But that was back when kids roamed free until sun-down and registered,well behaved dogs could quietly wander streets unmolested

Now there are leash laws, and fencing laws and anti dog regulations everywhere. They cannot run free on beaches, parks,camping grounds or the streets. These days the city is no place for a dog. Admittedly there’s less dog shit on the streets, but has cleanliness cost some of our soul?


stones corner dog 3

And what of the Stones Corner Labrador you ask? Indeed, it is a good spot to end my rambling, for in a sense it is a modern version of Henry’s story, but with a somewhat different ending.

Most of Brisbane’s inner-city suburbs have been gentrified in recent years, but around the Stones Corner-Buranda-East Brisbane area, hemmed in as it is by highways, hospitals & car-workshops and with a concentration of Housing Commission flats, a little pocket of the underclass survives. The Stones Corner “shops” have thus kept something of their old working class character.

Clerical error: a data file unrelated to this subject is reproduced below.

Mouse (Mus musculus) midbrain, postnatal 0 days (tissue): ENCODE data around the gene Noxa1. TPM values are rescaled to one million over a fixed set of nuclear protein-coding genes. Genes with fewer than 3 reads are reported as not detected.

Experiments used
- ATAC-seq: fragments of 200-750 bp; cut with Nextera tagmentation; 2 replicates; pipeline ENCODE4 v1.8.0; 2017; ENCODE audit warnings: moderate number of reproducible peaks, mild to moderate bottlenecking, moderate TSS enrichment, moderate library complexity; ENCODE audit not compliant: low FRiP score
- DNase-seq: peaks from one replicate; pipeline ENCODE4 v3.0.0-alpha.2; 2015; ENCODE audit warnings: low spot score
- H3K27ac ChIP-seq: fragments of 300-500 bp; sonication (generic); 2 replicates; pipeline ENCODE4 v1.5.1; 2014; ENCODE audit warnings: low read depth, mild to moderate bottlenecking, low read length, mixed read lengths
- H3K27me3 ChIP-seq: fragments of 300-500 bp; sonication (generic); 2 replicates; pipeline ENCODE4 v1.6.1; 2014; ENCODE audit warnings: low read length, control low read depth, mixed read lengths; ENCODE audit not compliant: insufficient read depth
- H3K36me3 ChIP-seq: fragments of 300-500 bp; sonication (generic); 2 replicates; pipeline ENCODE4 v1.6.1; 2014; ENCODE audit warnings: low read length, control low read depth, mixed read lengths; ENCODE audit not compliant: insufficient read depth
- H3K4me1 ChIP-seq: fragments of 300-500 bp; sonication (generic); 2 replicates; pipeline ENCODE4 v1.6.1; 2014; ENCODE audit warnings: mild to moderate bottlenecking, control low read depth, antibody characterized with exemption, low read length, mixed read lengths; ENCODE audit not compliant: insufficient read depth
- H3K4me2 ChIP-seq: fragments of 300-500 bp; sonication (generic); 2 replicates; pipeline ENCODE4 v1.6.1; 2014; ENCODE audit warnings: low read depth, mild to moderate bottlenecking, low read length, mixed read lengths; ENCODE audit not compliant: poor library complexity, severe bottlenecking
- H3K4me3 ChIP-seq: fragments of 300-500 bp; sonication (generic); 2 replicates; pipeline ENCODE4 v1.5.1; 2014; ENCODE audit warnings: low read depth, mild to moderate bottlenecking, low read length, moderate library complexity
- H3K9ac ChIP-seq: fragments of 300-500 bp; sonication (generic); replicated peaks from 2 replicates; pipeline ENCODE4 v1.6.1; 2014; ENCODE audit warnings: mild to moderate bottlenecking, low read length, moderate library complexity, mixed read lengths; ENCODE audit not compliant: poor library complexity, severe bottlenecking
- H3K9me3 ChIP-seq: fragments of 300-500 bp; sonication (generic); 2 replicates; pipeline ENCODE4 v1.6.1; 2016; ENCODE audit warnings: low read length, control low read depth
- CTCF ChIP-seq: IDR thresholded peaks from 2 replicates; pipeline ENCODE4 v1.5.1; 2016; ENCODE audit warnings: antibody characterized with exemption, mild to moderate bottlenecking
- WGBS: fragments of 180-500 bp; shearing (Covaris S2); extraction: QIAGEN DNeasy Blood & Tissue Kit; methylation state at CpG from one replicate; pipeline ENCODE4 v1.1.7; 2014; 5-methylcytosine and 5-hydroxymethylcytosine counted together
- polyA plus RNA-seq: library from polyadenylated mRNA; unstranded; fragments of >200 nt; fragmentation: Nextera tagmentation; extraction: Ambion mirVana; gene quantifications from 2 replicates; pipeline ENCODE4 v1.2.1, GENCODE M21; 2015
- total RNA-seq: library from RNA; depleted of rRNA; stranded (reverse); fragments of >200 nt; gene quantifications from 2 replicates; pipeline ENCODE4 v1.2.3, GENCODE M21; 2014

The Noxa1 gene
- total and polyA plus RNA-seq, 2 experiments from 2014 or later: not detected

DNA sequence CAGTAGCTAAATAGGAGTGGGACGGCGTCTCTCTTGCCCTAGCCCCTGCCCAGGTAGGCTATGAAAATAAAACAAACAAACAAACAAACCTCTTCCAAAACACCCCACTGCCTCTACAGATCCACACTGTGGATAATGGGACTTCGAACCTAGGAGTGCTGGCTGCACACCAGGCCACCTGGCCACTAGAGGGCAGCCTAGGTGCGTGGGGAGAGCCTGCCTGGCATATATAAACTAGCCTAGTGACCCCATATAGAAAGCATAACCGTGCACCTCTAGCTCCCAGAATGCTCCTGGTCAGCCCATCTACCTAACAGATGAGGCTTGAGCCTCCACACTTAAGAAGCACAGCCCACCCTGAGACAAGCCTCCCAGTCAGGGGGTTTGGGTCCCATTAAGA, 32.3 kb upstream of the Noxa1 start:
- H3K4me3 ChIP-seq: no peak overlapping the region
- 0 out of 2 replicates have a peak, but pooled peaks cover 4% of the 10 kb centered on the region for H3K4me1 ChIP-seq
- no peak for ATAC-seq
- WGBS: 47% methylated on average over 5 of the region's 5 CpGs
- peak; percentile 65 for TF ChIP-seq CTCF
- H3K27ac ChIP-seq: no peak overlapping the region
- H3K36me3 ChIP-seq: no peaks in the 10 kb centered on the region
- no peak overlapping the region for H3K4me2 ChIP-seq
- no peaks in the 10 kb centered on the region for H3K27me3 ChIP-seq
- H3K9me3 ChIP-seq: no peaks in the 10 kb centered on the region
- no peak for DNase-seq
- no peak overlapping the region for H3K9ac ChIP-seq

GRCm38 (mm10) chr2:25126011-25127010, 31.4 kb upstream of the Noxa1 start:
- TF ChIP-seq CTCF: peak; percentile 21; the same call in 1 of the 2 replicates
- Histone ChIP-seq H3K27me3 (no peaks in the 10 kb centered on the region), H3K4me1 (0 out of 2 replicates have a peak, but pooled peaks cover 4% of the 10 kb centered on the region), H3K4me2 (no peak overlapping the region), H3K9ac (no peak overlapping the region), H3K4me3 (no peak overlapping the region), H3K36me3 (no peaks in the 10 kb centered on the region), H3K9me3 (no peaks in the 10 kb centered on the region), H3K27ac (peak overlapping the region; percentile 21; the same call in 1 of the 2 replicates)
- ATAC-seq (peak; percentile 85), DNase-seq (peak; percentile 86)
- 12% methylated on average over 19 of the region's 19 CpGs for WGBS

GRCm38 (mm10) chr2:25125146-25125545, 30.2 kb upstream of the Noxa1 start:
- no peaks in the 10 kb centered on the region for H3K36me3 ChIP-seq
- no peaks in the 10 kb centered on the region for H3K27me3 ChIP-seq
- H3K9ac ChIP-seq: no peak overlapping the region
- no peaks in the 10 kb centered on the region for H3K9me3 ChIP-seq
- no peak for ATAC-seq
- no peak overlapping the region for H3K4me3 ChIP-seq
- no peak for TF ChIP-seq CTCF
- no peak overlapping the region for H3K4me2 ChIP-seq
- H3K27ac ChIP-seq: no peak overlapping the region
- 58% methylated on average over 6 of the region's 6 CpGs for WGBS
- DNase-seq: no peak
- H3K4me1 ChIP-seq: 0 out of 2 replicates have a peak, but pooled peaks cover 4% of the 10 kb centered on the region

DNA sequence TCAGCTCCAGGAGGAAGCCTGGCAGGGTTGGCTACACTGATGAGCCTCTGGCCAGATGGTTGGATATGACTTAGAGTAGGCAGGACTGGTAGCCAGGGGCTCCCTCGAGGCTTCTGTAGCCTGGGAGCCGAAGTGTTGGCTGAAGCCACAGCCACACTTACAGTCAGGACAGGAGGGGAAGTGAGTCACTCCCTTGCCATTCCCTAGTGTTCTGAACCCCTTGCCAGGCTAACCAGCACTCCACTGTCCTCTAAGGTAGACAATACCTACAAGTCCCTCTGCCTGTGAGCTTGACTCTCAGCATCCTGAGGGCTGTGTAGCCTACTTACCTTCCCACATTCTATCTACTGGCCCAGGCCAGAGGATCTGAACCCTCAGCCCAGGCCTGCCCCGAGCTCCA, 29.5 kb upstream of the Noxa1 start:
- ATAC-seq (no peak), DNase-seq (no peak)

But times perhaps are even harder now, for half of the shop fronts are empty.

All the useful little businesses have long gone of course, the green grocer, the butchers, the hardware shop, even the pawnbrokers. They’ve all been swallowed up by the Big Companies-the Woolworths, Bunnings and Cash Converters of the world- who put them out of business and left the area nothing.

Then the Urban Development idiots thought a bit of street landscaping would turn the place into a “Fashion Shopping Precinct“-resulting in a row of tacky “Marked down to $20” dress shops. Most of these have since gone belly-up. Only the pub continues to thrive.

But back in the Eighties this was where the locals came to do their shopping, and Monty the dog, being a local, did likewise.

You see, Monty’s human “owner” ( Dave, I think it was) was a nurse up at the Hospital, working late shifts and sleeping odd hours, as nurses do. Man and dog were a well known and popular sight down at the shops, as Monty liked to help by carrying the shopping basket in his mouth and as Monty was an intelligent beastie, Dave would often send him down there by himself with the basket and a shopping list.